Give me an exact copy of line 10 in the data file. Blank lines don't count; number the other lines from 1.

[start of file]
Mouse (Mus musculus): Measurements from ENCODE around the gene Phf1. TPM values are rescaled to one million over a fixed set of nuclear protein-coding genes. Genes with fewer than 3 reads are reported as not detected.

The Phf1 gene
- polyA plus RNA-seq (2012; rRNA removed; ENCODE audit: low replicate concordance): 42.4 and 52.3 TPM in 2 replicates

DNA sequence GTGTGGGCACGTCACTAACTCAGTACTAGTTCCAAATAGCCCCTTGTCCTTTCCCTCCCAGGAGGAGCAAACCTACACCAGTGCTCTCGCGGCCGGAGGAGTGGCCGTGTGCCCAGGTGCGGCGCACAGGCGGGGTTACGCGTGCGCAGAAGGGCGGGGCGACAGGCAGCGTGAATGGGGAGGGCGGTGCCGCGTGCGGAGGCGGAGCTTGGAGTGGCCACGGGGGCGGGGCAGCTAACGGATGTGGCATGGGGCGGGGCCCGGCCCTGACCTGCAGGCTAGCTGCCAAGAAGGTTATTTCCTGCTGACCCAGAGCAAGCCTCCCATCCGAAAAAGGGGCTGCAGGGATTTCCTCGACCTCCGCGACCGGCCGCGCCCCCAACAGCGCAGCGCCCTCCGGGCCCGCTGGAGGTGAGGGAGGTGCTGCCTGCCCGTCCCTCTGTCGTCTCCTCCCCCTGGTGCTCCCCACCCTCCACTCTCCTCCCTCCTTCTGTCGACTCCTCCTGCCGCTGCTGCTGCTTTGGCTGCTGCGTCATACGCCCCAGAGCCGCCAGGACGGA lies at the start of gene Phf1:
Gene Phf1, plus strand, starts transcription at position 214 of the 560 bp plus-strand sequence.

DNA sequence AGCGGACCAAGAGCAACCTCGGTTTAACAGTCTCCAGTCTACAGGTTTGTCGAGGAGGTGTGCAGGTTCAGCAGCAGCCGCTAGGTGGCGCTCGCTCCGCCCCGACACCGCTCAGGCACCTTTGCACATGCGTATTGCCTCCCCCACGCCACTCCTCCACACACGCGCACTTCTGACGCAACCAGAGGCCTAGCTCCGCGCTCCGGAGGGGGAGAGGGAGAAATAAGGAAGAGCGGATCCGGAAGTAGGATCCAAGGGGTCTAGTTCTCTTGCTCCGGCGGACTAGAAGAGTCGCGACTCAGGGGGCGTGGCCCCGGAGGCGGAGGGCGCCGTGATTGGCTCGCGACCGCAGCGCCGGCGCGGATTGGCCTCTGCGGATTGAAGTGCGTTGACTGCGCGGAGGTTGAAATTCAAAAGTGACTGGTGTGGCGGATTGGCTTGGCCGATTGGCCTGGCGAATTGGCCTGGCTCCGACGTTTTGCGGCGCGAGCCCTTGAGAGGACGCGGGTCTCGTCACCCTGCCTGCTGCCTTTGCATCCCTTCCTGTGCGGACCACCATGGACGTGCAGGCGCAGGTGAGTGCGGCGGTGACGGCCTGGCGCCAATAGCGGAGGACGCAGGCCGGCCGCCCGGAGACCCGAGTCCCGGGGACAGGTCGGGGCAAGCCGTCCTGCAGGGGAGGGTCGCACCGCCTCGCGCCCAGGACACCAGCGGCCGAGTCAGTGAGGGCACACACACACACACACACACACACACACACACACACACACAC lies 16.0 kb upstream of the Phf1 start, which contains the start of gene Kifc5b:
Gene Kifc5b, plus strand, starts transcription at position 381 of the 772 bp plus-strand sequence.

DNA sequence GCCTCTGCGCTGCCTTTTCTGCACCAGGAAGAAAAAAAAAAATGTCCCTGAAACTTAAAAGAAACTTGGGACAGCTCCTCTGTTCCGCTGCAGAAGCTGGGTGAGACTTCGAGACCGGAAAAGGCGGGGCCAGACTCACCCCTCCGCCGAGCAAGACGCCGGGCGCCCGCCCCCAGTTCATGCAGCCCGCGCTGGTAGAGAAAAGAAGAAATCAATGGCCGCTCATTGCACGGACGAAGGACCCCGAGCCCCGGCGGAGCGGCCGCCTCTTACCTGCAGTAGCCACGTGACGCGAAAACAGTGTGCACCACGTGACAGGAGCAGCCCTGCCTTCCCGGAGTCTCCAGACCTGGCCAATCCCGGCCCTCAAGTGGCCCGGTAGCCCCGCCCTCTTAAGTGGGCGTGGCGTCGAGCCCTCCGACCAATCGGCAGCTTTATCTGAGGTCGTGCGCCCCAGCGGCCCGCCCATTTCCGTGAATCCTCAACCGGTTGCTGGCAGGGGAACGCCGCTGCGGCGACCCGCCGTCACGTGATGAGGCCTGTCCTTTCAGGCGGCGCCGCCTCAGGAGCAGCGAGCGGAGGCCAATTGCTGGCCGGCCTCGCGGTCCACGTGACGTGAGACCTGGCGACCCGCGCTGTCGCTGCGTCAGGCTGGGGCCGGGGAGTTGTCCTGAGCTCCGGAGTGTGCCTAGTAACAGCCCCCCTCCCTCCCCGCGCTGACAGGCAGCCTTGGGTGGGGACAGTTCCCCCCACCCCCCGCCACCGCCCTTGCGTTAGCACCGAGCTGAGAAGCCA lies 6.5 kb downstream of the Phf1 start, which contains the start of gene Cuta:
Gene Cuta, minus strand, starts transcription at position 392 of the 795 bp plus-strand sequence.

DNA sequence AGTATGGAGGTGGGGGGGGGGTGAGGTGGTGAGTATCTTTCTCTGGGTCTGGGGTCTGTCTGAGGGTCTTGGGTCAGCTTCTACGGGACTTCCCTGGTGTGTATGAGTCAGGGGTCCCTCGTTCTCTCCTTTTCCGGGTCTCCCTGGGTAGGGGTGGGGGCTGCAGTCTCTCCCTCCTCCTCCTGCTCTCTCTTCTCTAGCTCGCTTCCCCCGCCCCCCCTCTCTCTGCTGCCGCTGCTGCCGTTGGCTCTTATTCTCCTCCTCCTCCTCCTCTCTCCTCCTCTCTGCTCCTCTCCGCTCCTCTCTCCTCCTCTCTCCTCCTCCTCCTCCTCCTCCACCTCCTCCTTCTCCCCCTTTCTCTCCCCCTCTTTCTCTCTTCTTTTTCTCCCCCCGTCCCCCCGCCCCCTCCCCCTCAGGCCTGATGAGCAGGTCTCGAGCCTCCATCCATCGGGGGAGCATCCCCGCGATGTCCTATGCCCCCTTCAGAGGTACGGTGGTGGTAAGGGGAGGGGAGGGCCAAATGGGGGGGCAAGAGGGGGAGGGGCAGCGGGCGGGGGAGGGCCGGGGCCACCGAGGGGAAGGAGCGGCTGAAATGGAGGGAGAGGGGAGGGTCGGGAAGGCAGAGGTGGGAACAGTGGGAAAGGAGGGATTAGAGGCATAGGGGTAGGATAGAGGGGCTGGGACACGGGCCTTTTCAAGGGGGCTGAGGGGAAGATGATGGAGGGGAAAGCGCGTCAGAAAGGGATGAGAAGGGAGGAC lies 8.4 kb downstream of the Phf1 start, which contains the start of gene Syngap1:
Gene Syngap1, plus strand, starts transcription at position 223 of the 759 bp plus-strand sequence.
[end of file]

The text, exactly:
DNA sequence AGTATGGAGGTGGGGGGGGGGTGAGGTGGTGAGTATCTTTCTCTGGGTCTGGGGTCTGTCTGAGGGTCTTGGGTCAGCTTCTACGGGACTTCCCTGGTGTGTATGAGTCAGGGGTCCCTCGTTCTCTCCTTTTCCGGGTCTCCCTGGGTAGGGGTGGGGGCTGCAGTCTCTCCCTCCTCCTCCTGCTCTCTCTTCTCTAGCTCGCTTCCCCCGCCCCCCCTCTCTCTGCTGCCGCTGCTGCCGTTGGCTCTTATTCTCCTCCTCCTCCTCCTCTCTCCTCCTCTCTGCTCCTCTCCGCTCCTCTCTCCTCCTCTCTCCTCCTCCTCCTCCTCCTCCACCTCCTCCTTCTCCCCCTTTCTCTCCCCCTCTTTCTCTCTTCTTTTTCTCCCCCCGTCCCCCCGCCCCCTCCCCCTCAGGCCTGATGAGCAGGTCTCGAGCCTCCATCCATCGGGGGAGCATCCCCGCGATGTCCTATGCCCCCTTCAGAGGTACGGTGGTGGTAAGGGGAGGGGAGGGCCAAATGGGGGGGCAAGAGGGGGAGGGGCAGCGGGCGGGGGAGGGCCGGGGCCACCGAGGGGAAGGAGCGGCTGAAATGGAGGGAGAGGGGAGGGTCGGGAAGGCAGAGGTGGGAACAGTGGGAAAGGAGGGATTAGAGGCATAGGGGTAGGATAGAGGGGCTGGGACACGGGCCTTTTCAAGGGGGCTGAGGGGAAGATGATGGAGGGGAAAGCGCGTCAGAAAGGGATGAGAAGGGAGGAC lies 8.4 kb downstream of the Phf1 start, which contains the start of gene Syngap1: